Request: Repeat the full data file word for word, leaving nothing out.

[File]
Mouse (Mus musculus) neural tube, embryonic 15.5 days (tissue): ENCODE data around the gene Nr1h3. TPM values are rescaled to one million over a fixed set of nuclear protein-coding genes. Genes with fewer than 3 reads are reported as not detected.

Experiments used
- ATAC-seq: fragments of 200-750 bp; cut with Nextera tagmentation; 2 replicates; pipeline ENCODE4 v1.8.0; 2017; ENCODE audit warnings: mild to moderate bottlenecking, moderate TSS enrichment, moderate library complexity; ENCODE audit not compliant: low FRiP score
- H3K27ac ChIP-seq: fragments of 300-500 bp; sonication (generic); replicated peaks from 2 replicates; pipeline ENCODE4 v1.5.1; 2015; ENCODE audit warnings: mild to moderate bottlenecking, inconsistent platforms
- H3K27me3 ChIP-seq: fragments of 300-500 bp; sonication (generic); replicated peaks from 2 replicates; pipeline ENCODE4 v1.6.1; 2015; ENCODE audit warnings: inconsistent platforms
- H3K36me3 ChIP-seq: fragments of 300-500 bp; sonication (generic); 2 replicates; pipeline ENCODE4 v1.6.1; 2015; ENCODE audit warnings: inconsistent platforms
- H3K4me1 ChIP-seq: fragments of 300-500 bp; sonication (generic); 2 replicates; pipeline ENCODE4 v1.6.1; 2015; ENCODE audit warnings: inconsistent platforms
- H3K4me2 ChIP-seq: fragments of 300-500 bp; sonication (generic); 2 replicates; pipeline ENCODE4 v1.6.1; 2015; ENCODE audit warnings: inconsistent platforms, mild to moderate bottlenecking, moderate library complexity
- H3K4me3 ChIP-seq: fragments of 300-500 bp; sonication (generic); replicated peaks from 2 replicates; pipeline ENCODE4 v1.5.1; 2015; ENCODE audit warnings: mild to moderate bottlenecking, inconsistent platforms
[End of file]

Mouse (Mus musculus) neural tube, embryonic 15.5 days (tissue): ENCODE data around the gene Nr1h3. TPM values are rescaled to one million over a fixed set of nuclear protein-coding genes. Genes with fewer than 3 reads are reported as not detected.

Experiments used
- ATAC-seq: fragments of 200-750 bp; cut with Nextera tagmentation; 2 replicates; pipeline ENCODE4 v1.8.0; 2017; ENCODE audit warnings: mild to moderate bottlenecking, moderate TSS enrichment, moderate library complexity; ENCODE audit not compliant: low FRiP score
- H3K27ac ChIP-seq: fragments of 300-500 bp; sonication (generic); replicated peaks from 2 replicates; pipeline ENCODE4 v1.5.1; 2015; ENCODE audit warnings: mild to moderate bottlenecking, inconsistent platforms
- H3K27me3 ChIP-seq: fragments of 300-500 bp; sonication (generic); replicated peaks from 2 replicates; pipeline ENCODE4 v1.6.1; 2015; ENCODE audit warnings: inconsistent platforms
- H3K36me3 ChIP-seq: fragments of 300-500 bp; sonication (generic); 2 replicates; pipeline ENCODE4 v1.6.1; 2015; ENCODE audit warnings: inconsistent platforms
- H3K4me1 ChIP-seq: fragments of 300-500 bp; sonication (generic); 2 replicates; pipeline ENCODE4 v1.6.1; 2015; ENCODE audit warnings: inconsistent platforms
- H3K4me2 ChIP-seq: fragments of 300-500 bp; sonication (generic); 2 replicates; pipeline ENCODE4 v1.6.1; 2015; ENCODE audit warnings: inconsistent platforms, mild to moderate bottlenecking, moderate library complexity
- H3K4me3 ChIP-seq: fragments of 300-500 bp; sonication (generic); replicated peaks from 2 replicates; pipeline ENCODE4 v1.5.1; 2015; ENCODE audit warnings: mild to moderate bottlenecking, inconsistent platforms